The History of Selkirk Hall

William Selkirk was born in Cumberland in 1868 and received training in mining engineering, but never had the opportunity to attend university. After a successful career in copper mining in Zambia, he retired in 1945 as director of several companies, a wealthy man.


Wanting to offer others the opportunities that he never had, Selkirk donated a sum of £17,000 for the establishment of a hall of residence in Holland Park (and then a further £5,000 when the Hall’s finances were struggling later on!).

When the first Selkirk Hall was sold in 1961, it was deemed appropriate to name part of the planned Southside building after the benefactor. The second Hall was named Selkirk and Tizard Hall and was opened on the 8th of October, 1963 by HRH Princess Margaret.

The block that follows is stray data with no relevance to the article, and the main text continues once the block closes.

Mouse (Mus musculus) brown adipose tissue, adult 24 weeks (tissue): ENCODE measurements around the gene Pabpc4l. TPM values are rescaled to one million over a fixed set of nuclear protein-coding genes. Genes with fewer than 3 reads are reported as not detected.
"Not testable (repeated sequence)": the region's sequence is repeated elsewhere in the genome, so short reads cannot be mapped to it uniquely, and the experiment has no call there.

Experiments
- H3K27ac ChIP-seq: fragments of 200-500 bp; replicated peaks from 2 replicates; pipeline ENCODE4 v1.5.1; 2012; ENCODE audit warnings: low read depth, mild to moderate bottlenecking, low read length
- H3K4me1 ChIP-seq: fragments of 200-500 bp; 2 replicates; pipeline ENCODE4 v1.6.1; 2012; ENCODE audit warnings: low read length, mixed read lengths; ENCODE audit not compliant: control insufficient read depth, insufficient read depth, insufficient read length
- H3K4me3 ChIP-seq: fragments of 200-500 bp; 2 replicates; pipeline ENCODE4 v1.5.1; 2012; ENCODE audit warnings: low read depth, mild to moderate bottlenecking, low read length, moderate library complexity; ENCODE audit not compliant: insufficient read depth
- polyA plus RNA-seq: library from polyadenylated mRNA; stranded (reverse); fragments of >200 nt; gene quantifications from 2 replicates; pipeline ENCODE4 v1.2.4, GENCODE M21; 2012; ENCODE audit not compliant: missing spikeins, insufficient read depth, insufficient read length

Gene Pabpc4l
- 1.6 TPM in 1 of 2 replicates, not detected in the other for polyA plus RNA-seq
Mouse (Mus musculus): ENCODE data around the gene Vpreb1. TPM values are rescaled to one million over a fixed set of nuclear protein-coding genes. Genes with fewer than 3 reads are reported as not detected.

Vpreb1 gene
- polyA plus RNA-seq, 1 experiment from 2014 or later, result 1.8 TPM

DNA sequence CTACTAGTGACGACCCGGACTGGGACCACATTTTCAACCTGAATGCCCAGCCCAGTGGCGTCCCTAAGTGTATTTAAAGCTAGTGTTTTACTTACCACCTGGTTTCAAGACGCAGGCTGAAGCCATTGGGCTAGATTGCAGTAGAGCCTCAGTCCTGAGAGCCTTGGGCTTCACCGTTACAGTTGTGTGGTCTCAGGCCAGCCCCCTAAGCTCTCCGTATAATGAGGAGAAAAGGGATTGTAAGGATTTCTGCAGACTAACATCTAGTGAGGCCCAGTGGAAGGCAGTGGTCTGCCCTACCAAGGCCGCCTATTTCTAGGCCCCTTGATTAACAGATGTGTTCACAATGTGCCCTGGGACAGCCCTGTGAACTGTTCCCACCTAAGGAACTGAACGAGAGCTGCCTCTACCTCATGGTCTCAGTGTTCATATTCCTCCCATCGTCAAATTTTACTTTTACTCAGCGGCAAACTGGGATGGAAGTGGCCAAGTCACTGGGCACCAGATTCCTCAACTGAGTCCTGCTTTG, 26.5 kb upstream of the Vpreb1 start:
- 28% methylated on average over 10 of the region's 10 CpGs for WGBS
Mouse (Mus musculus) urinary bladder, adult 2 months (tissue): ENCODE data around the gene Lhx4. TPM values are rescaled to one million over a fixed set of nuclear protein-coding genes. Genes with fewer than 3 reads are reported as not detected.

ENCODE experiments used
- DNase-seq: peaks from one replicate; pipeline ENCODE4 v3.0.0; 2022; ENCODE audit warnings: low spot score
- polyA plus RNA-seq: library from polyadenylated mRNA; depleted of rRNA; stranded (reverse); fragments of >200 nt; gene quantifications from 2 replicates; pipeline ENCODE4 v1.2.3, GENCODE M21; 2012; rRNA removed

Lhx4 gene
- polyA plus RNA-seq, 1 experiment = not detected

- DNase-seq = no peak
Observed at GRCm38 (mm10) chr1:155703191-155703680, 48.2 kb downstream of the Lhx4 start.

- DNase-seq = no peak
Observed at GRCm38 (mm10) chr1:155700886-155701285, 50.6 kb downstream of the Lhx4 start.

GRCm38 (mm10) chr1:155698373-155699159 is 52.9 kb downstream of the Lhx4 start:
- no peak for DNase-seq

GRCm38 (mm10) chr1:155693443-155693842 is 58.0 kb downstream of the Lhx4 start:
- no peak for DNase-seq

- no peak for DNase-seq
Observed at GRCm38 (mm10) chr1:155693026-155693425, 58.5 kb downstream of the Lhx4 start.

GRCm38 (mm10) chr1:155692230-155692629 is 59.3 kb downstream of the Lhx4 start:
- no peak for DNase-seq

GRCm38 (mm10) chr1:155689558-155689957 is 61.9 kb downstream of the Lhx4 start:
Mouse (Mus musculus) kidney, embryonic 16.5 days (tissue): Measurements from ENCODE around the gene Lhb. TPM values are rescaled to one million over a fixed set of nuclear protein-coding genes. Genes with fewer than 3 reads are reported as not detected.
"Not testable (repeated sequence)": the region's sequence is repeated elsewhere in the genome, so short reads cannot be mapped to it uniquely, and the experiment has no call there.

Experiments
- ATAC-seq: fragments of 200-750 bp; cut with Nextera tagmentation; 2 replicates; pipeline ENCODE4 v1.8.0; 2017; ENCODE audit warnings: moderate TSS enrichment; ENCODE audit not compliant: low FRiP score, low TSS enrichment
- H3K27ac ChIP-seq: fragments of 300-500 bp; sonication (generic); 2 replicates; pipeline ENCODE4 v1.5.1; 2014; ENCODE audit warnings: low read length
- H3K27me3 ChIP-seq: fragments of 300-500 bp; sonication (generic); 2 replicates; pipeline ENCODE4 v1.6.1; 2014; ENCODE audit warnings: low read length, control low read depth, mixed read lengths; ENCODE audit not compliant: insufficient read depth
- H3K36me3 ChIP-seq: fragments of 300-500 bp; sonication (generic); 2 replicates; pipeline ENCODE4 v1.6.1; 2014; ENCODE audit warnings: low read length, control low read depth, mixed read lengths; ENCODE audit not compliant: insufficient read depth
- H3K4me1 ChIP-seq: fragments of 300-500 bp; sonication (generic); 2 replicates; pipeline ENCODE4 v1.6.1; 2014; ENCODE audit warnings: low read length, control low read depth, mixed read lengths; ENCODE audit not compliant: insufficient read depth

By the turn of the century, the 1960s Southside building was much worse for wear. The specification for student accommodation had moved forward significantly and it was felt that the condition of the building, the small rooms and lack of ensuite bathroom facilities fell short of the standards students should expect. Many aspects of the building made it unsuitable for disabled students and did not comply with the Disability Discrimination Act of 1995.

Plans for a second Southside building were drawn up and in 2005 work began to demolish the old one and build a better one in its place. The new Southside building is split into three distinct halls – the best of which, continuing the Selkirk legacy, has now been named as the third Selkirk Hall.